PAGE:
The Biggest Wine Shortage in 40 Years?

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Expect prices to rise, some experts predict. Don't worry, others say.

It’s enough to drive one to drink — but some wine may be in short supply.

Worldwide demand for wine last year exceeded global supply by 300 million cases, ABC News says, citing a new report from Morgan Stanley. That’s the biggest shortage in 40 years, and down from a surplus of more than 600 million cases less than a decade ago, the report claims. What happened?

For one thing, European governments paid vintners to make less. The surplus was hurting prices, so “vineyards in France, Spain and Italy were plowed under,” ABC News says. There’s also rising demand and some bad weather to blame.

“Americans drink about 12 percent of the world’s wine, and per capita consumption is booming,” USA Today says. “China, the world’s fifth largest importer, has quadrupled its consumption in the past five years.”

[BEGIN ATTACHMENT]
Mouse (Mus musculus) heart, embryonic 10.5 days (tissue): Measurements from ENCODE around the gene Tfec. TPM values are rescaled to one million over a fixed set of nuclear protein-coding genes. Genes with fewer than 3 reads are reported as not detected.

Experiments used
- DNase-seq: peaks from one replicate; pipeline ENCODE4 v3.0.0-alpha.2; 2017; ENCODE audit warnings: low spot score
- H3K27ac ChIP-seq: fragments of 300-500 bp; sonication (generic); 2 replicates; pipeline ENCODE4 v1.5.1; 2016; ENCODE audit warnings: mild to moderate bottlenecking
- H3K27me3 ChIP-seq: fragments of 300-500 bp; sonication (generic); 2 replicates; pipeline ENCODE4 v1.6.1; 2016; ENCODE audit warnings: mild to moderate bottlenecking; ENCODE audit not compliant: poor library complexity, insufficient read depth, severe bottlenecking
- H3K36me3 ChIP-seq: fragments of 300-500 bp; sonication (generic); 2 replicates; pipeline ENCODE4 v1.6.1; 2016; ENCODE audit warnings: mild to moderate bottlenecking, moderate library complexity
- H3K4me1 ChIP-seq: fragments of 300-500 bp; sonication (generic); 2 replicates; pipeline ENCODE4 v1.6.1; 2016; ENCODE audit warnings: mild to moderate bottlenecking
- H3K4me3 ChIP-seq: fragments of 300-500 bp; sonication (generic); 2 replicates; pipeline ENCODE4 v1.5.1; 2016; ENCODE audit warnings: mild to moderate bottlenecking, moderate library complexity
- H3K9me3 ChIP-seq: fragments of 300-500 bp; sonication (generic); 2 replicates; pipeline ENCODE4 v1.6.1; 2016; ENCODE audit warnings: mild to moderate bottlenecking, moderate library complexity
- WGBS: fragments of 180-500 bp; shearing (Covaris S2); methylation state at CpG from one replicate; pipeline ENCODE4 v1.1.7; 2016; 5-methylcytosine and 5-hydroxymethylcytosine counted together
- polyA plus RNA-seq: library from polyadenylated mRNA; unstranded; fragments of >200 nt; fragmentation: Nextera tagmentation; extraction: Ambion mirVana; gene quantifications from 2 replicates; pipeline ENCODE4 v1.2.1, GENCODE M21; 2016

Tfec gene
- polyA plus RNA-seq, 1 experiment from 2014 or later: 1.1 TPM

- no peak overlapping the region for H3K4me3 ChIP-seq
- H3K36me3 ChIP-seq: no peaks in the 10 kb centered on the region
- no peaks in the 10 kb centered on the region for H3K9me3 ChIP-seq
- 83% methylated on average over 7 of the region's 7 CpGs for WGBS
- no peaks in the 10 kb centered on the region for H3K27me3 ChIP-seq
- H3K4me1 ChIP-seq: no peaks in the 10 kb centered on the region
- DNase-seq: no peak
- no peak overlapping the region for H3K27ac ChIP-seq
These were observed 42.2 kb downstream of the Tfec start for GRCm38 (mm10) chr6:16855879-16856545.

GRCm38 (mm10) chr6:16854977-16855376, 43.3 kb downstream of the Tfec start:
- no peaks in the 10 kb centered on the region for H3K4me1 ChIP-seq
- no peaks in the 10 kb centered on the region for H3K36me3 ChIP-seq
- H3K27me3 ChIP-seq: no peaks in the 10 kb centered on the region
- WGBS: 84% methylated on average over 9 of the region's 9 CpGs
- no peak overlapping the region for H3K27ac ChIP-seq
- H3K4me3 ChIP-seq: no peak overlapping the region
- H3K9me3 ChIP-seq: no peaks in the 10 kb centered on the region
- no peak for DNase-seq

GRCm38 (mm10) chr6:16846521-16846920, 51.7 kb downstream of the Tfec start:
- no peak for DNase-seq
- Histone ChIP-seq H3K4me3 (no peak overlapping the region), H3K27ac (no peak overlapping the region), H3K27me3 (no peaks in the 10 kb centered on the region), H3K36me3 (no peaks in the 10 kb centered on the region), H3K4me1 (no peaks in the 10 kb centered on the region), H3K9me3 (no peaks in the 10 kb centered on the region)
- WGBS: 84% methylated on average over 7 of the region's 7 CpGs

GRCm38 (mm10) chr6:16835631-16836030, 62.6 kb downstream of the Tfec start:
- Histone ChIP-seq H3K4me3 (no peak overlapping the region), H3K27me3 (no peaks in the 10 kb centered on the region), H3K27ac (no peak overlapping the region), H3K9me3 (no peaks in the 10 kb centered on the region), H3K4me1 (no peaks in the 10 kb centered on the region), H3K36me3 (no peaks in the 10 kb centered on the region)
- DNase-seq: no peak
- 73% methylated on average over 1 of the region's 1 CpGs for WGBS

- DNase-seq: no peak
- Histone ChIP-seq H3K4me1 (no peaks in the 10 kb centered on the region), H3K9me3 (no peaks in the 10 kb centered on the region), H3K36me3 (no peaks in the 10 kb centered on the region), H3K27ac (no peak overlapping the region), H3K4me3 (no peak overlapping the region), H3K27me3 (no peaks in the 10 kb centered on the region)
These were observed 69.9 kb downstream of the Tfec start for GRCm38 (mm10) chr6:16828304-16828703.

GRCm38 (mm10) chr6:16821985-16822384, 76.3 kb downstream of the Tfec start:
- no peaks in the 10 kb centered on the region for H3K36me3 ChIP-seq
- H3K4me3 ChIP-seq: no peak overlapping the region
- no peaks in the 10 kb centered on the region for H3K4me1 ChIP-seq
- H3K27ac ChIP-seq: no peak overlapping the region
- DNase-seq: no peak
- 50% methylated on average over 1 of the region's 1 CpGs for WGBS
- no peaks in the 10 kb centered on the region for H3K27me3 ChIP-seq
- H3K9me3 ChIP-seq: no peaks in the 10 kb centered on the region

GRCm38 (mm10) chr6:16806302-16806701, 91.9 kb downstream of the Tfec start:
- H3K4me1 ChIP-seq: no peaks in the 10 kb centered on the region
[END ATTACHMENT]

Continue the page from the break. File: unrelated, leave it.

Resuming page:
Experts seem to agree on that much — Europe scaling back and demand rising — but little more.

“Nobody has to worry there won’t be enough [of cheaper wines],” wine author Alice Feiring told ABC News. But prices will likely go up, and availability go down, for fine wines, she said.

Another expert suggests nearly the opposite. “Doug Caskey, executive director of the Colorado Wine Industry Development Board, told KUSA-TV in Denver the shortage is most likely to affect cheaper wines,” USA Today says.

And some suggest there’s no shortage or increase in pricing on the horizon.

“We may not be having as many closeout specials as we had during the recession, but I don’t see anyone ratcheting up the prices, either,” wine buyer Mulan Chan-Randel told the San Francisco Chronicle. That newspaper also cited a separate report from the International Organization of Vine and Wine, which claims global wine production will be up 8.8 percent this year. That would be the highest level in seven years.

“Analysis of this sort is a bit of a challenge,” Stephen Rannekleiv, a wine industry analyst for Rabo Bank in New York, told the Chronicle. He said it originally seemed as though there would be a shortfall, but it didn’t happen that way. “There’s no looming shortage that we can see, barring some unforeseen shock to supply or demand.”

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